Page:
Angry at having her future and her family taken away from her, Liv vows to fight back the only way she can—by resisting. She has one month on the Kindred Mothership with Baird—their claiming period. If she can keep from having bonding sex with him during that time, she can go home and get on with her life on Earth.

But Baird isn’t going to make it easy for her. Every week he is allowed to touch Liv more and more intimately and according to the contract she signed, she has to let him. She’s determined to resist him but his touch sets her on fire. And just as she thinks she knows what she wants, a twist of fate and an attack by the faceless Scourge AllFather changes everything…

More about the Brides of the Kindred series
A race of Genetic Traders from beyond the stars
Three very different types of men
All looking for one thing…their brides

Beast Kindred—Savage in battle these dark, brooding warriors from Rageron bring their passion and intensity to the bedroom. They possess a very special endowment that ensures every sexual experience is a tantric one.

Blood Kindred—Cold as ice to their enemies, these tall, blond warriors from Tranq Prime warm up when they find the right woman. But be careful…they bite.

Twin Kindred—Muscular and rugged, these warriors from Twin Moons always come in pairs and cannot be separated. They experience physical pain when parted from each other…or the one woman they both choose to love.

And then there is the enemy…

The Scourge—A genetic trade gone wrong, these menacing outsiders have twisted desires and sexual needs fierce enough to frighten away even the most adventurous. Their need to dominate and possess their women completely has led to a strange prophesy that they must fulfill…or die trying.

Buy the Book

Here's what I'm giving it:

Rating: 3.5 stars

Here's why:

I like the premise of this first novel in the Brides of the Kindred series. The different types of Kindred and their specific needs in "brides" is interesting. However, there were a couple of things that irritated me about the story.

One of the things that drove me nuts was Olivia's constant denial of her situation and her whiny behavior at being selected as a bride for the Beast Kindred, Baird. Also her unwillingness to even try to get to know him better as well as her rule breaking were hard things to handle. And her quick change of behavior to a "save me, save me" mentality whenever her poor decisions landed her in hot water had me yelling at Baird to get rid of her and find someone better.

I like Baird. He had infinite patience and he bent over backwards to try to accommodate his unwilling and annoying bride to be. His attempts to move ahead with his life after suffering horribly at the hands of the enemy made me want to get to know him better.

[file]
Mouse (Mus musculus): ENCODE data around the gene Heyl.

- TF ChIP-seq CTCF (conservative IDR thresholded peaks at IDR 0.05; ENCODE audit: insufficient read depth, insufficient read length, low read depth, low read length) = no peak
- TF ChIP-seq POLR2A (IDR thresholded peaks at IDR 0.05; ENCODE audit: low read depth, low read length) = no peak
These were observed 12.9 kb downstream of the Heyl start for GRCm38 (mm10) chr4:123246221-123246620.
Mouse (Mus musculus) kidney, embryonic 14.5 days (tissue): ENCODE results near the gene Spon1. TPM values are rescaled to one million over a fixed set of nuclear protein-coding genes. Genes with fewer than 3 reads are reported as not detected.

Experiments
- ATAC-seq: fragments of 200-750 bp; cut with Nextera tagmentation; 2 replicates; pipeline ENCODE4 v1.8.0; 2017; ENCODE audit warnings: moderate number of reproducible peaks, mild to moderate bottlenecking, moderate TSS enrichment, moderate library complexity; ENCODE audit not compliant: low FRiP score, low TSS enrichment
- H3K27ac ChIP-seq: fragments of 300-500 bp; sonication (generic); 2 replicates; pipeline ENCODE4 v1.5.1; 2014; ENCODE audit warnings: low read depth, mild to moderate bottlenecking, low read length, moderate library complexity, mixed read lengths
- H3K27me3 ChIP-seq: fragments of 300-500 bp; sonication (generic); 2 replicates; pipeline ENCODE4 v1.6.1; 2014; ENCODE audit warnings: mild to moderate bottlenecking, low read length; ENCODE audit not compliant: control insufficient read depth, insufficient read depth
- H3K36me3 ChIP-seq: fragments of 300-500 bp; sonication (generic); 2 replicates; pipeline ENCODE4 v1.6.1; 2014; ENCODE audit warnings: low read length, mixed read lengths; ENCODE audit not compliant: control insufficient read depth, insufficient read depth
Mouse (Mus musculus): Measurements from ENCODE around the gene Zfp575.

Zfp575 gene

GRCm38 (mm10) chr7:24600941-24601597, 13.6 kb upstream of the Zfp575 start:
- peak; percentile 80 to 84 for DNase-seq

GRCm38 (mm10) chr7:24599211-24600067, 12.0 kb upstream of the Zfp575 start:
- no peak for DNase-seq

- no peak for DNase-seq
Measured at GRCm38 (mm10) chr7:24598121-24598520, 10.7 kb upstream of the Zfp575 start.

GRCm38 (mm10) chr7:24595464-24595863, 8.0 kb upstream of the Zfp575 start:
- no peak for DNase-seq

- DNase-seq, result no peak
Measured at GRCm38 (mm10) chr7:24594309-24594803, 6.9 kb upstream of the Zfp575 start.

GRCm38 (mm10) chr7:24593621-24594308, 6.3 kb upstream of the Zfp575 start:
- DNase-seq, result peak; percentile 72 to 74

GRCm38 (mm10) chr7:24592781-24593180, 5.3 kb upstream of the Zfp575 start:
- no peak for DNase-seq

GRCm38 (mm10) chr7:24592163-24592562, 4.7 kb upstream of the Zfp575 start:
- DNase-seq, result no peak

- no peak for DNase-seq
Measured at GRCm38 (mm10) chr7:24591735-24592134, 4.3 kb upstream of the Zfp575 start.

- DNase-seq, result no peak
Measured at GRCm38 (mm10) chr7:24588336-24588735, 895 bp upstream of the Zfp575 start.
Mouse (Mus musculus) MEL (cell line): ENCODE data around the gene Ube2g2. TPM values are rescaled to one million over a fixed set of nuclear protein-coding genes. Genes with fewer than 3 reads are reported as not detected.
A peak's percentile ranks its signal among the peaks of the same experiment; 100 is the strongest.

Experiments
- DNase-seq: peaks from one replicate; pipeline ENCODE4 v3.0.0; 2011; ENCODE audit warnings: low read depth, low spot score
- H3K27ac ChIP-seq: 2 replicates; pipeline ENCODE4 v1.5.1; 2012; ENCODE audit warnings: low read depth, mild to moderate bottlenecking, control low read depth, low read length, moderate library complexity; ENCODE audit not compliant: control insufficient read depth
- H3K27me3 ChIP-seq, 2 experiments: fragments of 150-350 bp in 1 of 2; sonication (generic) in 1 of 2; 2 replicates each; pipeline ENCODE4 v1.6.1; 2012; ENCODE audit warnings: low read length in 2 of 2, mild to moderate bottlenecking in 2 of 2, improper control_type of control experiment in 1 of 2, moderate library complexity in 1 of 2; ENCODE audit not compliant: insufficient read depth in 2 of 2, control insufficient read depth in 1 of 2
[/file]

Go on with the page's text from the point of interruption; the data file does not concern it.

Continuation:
The flow of the story was fine as was the overall writing of this story.

Would I recommend this book? Yes, but be prepared for the overflow of the whiny cup.

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20. Kishaz Reading Corner: One Night With the Sheikh by Penny Jordan

Disclaimer: I received no compensation from the author or publisher for this honest review.

About the Book

The searing attraction between Sheikh Xavier Al Agir and Mariella Sutton was instant and all consuming.When a storm left Mariella stranded at Xavier's desert home, passion soon took over…. It was a night she would never forget!

But having always yearned for a child of her own, Mariella planned just one more night with the sheikh—to conceive his baby….

Here's what I'm giving it:

Rating: 3.5 stars

Here's why:

Must be something about the desert, sand, and men so hot they raise the temperature up several degrees.

I understand that when a woman's biological clock starts ticking we do crazy things but I'm not sure I liked how Mariella went about scratching her urge. Xavier was very arrogant but also vulnerable. Mariella had her share of issues, too. The pairing was decent.

I didn't have a problem with the story overall. It was a solid read.

Would I recommend this book? Yes.

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21. Book Review: Starglass by Phoebe North

Book: Starglass
Author: Phoebe North
Published: 2013
Source: Local Library

Terra's world is bounded to a single spaceship, the Asherah. It's been that way since she was born, and her mother, and her mother's mother back through generations since they left the dying Earth to travel to their new home of Zehava. Her life is laid out in a similarly confined way. At sixteen, she will take the job that the ruling Council has chosen for her, she will marry before the age of eighteen, and she will have her requisite two children in her early twenties.

But unlike her ancestors, Terra will land on Zehava. As she approaches adulthood, and as the Asherah approaches its final destination, she begins to realize that life is not nearly so simple as doing what you're told when you're told to do it. She gets involved with the Children of Abel, a rebel group seeking to overthrow the system, but she has her doubts about their motives and their methods.